ShomenateShomenate is a strike to the front of tori's head, with the ridge of the hand. It is done as a symbol of a sword or knife forward strike (tsuki). The relation to tori is of aihanmi nature, so that both have the right or the left foot forward, in the basic form. Also, uke has the same foot forward as the striking hand.
In this attack (just like with shomen), it is recommendable to hold the other hand slightly behind the striking one, so as to resemble the two-hand swordgrip. Begin from chudan kamae, in front of your center, and thrust the hand forward and upward, to tori's face.
This is not really a basic attack form in aikido, but it is anyway used quite frequently in training — often as a substitute for shomenuchi, which is unfortunate, since the two attacks cannot always be treated the same way by tori. It is also frequently used by tori as an atemi technique. For example, some practice shomenate so that tori initiates by a shomenate toward uke, who blocks with the same movement. Tori then does the technique on uke's blocking arm. I am not too fond of that, since it comes very near to making tori an attacker.
Make sure to stiffen the hand, just like with shomenuchi, and make sure that you advance so that you reach an actual striking distance. Use the idea of the unbendable arm to make the attack strong.
Unlike shomenuchi, this attack is meaningful even when done unarmed. You only need to change the form of the hand to make it a very effective attack indeed. No need to get into detail about that here, you're sure to figure it out.
TsukiTsuki is a fist strike either to the face (jodan tsuki) or to the solar plexus (chudan tsuki). It needs to be trained substantially, to be a good attack for tori to work on with aikido techniques. Much more can be said about it, than what is room for here. In karatedo the constant training of tsuki can be compared to the training of the basic cut in the sword arts. It takes time to learn well.
A few pointers: The power of the strike is in the acceleration of it, which is reached by relaxing in the movement, to harden your fist and arm only at impact. The direction of the strike must be straight, and end so that the fist is directly in front of your center. This means that you need to angle your body a bit, but not much, so that the side of your body with the striking arm is slightly more forward than the other. This body turn is done so that it adds force to the strike.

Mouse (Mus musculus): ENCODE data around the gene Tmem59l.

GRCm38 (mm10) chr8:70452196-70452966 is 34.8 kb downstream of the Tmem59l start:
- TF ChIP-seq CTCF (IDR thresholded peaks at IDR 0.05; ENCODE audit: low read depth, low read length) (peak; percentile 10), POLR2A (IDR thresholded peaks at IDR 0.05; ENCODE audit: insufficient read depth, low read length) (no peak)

Moreover, it is the index finger and middle finger knuckles that are aimed at the target, so that they hit first. Form the fist by most firmly closing your little finger — the other fingers are not as important — and make sure that the thumb is tightly connected to the fist, for its protection.
The fist is held in an angle that prevents it from bending on impact. In traditional karatedo, the fist rotates some 180° during the strike — from fingers up to fingers down. This increases stability and effect (somewhat like the spinning bullet from a gun). At full extension of the tsuki, there should be a 90° angle between the arm and the body, again for stability. The arm should not be completely stretched, since that can damage the elbow when you miss the target (and you should miss, if tori is doing taisabaki properly).
Remember to advance so that the tsuki would really reach tori properly, if he or she were to stay on the spot (see the picture above). Otherwise, tori has no chance of learning the right timing and distance. When you advance, don't strike until you have reached tori, that is at the end of your last step.
There are two basic forms of tsuki in karatedo, depending on the foot position compared to that of the striking arm. To the left here is oitsuki, where the foot forward is the same as the striking arm. This is most common in aikido — in some dojos no other tsuki is ever trained. Surely, this is because the arm and foot relation here is the same as in the most common sword techniques and gripping techniques. In aikido it is rare to attack with one arm and the opposite foot forward, for reasons of balance and reach (and habit).
However, in karatedo the most appreciated tsuki is gyakutsuki, where the foot forward is the opposite from the striking arm. If you strike with your right arm, then the left foot is forward, and vice versa, like the picture to the right here. The gyakutsuki is very practical and popular in kumite, karate contest, because by this you can approach the opponent slightly to the side and thereby avoid his or her attack.
I think that the aikidoka should practice gyakutsuki as well as oitsuki, because it's there — and also because uke ends up in a slightly different position depending on what tsuki is used. This is particularly evident with the feet. Some aikido techniques take for granted that the same arm and leg are forward, and can become awkward when this is not the case. That needs to be experienced.